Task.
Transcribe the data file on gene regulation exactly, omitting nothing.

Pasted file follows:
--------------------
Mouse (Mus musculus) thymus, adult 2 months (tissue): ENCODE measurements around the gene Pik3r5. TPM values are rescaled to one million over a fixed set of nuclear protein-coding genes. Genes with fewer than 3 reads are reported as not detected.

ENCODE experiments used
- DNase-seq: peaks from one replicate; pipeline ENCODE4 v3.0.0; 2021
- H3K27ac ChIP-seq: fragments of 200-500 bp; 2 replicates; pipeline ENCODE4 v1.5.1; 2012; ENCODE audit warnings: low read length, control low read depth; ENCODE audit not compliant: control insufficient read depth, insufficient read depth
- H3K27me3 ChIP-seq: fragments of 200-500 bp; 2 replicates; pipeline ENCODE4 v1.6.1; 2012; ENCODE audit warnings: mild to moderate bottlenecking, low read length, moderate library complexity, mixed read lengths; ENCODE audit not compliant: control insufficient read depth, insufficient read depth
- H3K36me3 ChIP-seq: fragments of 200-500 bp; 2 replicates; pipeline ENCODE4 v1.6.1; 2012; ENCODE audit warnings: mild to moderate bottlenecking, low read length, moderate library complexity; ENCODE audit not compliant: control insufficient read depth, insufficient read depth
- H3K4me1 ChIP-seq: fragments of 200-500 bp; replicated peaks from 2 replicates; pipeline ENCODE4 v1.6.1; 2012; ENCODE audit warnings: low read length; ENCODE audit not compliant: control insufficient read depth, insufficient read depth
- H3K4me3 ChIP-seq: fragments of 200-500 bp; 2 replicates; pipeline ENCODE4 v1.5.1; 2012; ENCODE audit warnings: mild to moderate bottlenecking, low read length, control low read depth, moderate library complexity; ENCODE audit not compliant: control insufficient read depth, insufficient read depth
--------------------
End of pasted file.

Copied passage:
Mouse (Mus musculus) thymus, adult 2 months (tissue): ENCODE measurements around the gene Pik3r5. TPM values are rescaled to one million over a fixed set of nuclear protein-coding genes. Genes with fewer than 3 reads are reported as not detected.

ENCODE experiments used
- DNase-seq: peaks from one replicate; pipeline ENCODE4 v3.0.0; 2021
- H3K27ac ChIP-seq: fragments of 200-500 bp; 2 replicates; pipeline ENCODE4 v1.5.1; 2012; ENCODE audit warnings: low read length, control low read depth; ENCODE audit not compliant: control insufficient read depth, insufficient read depth
- H3K27me3 ChIP-seq: fragments of 200-500 bp; 2 replicates; pipeline ENCODE4 v1.6.1; 2012; ENCODE audit warnings: mild to moderate bottlenecking, low read length, moderate library complexity, mixed read lengths; ENCODE audit not compliant: control insufficient read depth, insufficient read depth
- H3K36me3 ChIP-seq: fragments of 200-500 bp; 2 replicates; pipeline ENCODE4 v1.6.1; 2012; ENCODE audit warnings: mild to moderate bottlenecking, low read length, moderate library complexity; ENCODE audit not compliant: control insufficient read depth, insufficient read depth
- H3K4me1 ChIP-seq: fragments of 200-500 bp; replicated peaks from 2 replicates; pipeline ENCODE4 v1.6.1; 2012; ENCODE audit warnings: low read length; ENCODE audit not compliant: control insufficient read depth, insufficient read depth
- H3K4me3 ChIP-seq: fragments of 200-500 bp; 2 replicates; pipeline ENCODE4 v1.5.1; 2012; ENCODE audit warnings: mild to moderate bottlenecking, low read length, control low read depth, moderate library complexity; ENCODE audit not compliant: control insufficient read depth, insufficient read depth